BIG innovation

is it possible to innovate within a large organization?


Short answer: it depends.

Many times when large organizations talk about innovation they’re really describing incremental change — improving internal systems or gaining slightly more margin on legacy business.

Change is necessary for companies to survive.
Innovation is necessary for companies to thrive.

Although an exact description of innovation is difficult to pin down, I've found it easiest to describe using the Innovation Outcomes matrix:

Image credit goes to metacool: develop a taste for the many flavors of innovation. Concept from Ryan Jacoby and Diego Rodriguez of IDEO.

To put this in terms of products out in the market today:

Tesla Roadster = revolutionary.
Toyota Prius = evolutionary.
Ford EcoBoost = incremental.

Many corporate innovations fall into this “incremental” category — integrating improvements in existing offers with existing users.

As with most things, large organizations tend to lag behind the startup world. Small teams, unburdened by the internal process inherent to large organizations, are able to build, measure, and learn quickly. This agility and freedom (and maybe even naivete) is why startups have been able to disrupt so many traditional businesses over recent years.

So, this leaves the question: is it possible for a large organization to lead with innovation? Can intrapreneurs be as effective as entrepreneurs?

The research would tell you no: 70% to 90% of intrapreneurship type projects fail in large organizations. Despite this, some of the biggest companies in the world are trying their hand at it:

GE has FastWorks.
Google has
Google X.
Amazon has
Lab126 and A9.
Audi has
quattro GmbH.
Ford has
Silicon Valley Innovation Labs.

These skunk works are made up of small, highly effective, independently managed teams focused on identifying and executing new opportunities.

Think of them as corporate Navy Seals.

The value of a small team is mostly within their ability to remain agile and react quickly to failure and success. As soon as you place the weight of a large organization on these teams, their ability to innovate swiftly disappears. The Navy Seals don't go into a mission with tanks blazing and hundreds of soldiers in tow. They attack a situation as a small, highly effective team. Using a refined set of skills paired with a practical tool kit, they are able to move as they see fit in order to survive.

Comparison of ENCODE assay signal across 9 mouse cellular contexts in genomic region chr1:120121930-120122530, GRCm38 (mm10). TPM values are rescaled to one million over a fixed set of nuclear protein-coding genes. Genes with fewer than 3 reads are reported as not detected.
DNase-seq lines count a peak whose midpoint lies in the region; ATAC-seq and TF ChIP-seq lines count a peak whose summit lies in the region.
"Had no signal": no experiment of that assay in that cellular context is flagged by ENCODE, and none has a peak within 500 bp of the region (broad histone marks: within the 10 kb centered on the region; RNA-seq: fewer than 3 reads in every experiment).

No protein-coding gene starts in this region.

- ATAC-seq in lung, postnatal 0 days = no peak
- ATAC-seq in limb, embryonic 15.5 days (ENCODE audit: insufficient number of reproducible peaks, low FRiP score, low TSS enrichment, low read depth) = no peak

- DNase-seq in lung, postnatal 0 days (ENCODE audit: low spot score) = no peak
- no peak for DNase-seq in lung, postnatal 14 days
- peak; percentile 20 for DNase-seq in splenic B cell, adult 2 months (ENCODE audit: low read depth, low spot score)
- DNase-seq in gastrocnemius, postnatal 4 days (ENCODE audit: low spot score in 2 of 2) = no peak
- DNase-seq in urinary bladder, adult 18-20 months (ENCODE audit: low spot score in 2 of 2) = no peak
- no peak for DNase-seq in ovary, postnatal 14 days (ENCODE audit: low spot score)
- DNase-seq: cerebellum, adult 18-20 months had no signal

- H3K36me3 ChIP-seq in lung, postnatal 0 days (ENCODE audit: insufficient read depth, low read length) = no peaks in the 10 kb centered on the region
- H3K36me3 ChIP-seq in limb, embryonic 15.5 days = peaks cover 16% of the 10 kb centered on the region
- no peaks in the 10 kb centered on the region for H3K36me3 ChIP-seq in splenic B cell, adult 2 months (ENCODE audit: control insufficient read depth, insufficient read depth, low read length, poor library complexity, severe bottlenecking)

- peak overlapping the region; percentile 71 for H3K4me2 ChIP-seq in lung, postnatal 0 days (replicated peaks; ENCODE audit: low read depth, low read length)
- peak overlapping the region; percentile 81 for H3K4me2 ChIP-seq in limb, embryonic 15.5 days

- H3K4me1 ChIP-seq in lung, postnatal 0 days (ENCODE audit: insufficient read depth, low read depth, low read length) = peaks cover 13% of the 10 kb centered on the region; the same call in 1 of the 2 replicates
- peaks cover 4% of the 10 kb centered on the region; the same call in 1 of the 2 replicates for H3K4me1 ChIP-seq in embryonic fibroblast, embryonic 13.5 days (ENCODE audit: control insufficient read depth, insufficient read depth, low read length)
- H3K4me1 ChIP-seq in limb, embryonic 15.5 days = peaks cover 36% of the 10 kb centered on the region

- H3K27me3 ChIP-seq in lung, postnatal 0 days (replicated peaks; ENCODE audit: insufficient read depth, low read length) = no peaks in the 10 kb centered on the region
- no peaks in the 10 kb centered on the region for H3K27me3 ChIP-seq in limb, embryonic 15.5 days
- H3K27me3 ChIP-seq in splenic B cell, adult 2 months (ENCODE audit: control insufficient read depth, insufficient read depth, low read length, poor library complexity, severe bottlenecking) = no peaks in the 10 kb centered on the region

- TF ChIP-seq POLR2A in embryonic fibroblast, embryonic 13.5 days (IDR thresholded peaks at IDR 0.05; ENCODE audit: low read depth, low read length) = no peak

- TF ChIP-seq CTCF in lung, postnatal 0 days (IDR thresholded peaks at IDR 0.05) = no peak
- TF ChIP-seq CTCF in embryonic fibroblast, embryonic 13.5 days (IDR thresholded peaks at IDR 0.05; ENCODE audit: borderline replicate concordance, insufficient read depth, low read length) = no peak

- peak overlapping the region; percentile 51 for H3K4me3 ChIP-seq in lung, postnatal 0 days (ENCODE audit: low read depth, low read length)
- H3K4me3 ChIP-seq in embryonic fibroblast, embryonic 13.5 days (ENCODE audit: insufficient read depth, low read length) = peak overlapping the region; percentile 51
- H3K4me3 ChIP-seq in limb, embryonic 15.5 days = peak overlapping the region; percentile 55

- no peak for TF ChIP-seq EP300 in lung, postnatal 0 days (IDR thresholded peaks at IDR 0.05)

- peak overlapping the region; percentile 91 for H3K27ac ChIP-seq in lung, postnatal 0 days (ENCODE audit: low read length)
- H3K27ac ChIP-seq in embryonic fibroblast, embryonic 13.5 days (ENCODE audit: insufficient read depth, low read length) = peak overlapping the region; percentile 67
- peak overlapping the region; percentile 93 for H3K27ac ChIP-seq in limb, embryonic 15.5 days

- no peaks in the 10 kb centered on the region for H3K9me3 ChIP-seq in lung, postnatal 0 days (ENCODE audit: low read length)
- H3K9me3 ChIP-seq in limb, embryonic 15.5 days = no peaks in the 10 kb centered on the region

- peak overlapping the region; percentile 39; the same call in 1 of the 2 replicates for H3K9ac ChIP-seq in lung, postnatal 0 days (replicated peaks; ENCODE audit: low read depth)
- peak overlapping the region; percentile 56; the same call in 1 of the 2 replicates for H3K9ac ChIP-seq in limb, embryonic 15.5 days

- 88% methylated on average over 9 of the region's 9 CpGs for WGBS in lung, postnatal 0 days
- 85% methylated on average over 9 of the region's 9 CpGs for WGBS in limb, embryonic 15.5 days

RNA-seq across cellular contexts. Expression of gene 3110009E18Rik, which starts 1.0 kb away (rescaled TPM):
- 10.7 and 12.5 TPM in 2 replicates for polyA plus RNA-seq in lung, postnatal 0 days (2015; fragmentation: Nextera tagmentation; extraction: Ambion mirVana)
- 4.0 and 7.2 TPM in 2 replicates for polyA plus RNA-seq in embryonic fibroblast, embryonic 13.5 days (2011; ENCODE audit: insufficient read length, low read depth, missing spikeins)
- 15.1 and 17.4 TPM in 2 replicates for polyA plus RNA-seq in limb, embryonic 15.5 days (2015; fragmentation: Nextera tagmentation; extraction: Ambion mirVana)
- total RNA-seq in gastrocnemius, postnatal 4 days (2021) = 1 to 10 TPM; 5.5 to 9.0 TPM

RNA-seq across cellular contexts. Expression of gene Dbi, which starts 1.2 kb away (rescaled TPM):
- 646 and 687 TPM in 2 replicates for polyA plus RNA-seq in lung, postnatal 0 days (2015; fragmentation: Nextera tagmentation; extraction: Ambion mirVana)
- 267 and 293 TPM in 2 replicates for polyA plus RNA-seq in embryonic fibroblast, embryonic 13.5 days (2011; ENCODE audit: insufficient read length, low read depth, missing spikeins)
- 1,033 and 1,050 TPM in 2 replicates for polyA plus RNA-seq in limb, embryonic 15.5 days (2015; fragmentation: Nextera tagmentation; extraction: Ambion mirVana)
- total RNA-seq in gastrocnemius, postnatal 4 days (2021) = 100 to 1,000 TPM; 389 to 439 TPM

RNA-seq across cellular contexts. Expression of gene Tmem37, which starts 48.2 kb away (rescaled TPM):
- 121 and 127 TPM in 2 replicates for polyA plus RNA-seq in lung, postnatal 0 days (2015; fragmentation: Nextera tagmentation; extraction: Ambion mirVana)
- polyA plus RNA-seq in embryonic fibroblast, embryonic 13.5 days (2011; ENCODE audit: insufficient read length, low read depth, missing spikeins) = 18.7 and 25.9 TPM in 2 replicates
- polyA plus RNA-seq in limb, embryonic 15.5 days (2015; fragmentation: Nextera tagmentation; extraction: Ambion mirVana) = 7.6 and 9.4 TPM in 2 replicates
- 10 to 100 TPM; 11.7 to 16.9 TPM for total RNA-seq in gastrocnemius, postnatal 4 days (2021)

Large companies can innovate by allowing groups to operate under this same premise.

Full disclosure: I don't believe there is any one set of instructions for successful intrapreneurship. However, I have learned a few lessons that I believe are essential for large organizations to thrive.

1/ Create a small team that focuses on revolutionary and evolutionary ideas.

Taking a group of people and giving them the title “innovators” doesn’t spark innovation. Giving a team the freedom to take action outside the standard operating procedures while working on projects that have the potential to make a dent in the universe does spark innovation.

2/ Embrace failure and share in success.

Without embracing and sharing failures, 3M would have likely scrapped one of their biggest products: Post-it Notes. Failures, when learned from and not repeated, are a powerful tool in building success.

Companies that denounce failure are missing out on valuable lessons and losing great talent. The same is true for companies who don't share in the success with their employees.

Success and failure should be embraced, shared, and celebrated.

3/ Build. Measure. Learn. Repeat.

The “Lean Startup” model is nearly gospel at this point. Many startups have been built upon the idea of shipping. Build something, ship it in the world. Gather feedback, measure results. Learn from your success or failure. Repeat the process.

Stop killing your employees with a thousand papercuts. Start letting them build something that exists on more than a sheet of paper.

Without realizing these type of teams are essential, companies that focus solely on incremental innovation will continue to disappear. The proof is in the numbers: 88% of companies that were on the Fortune 500 in 1955 were no longer listed in 2014 and it’s predicted that 40% of today’s Fortune 500 will no longer exist by 2025. Without pursuing leaps into evolutionary and revolutionary innovation, many of these giants, happily sitting on their piles of money today, will soon be distant memories.


If you're interested in learning more about the Innovation Outcomes matrix, check out this great analysis from Lisa Baird of IDEO: The Innovator’s Blind Spot.

Also, Peter Diamandis, the man behind Singularity University and X Prize, shares advice he gave to a Fortune 500 company recently: My Advice Earlier This Week.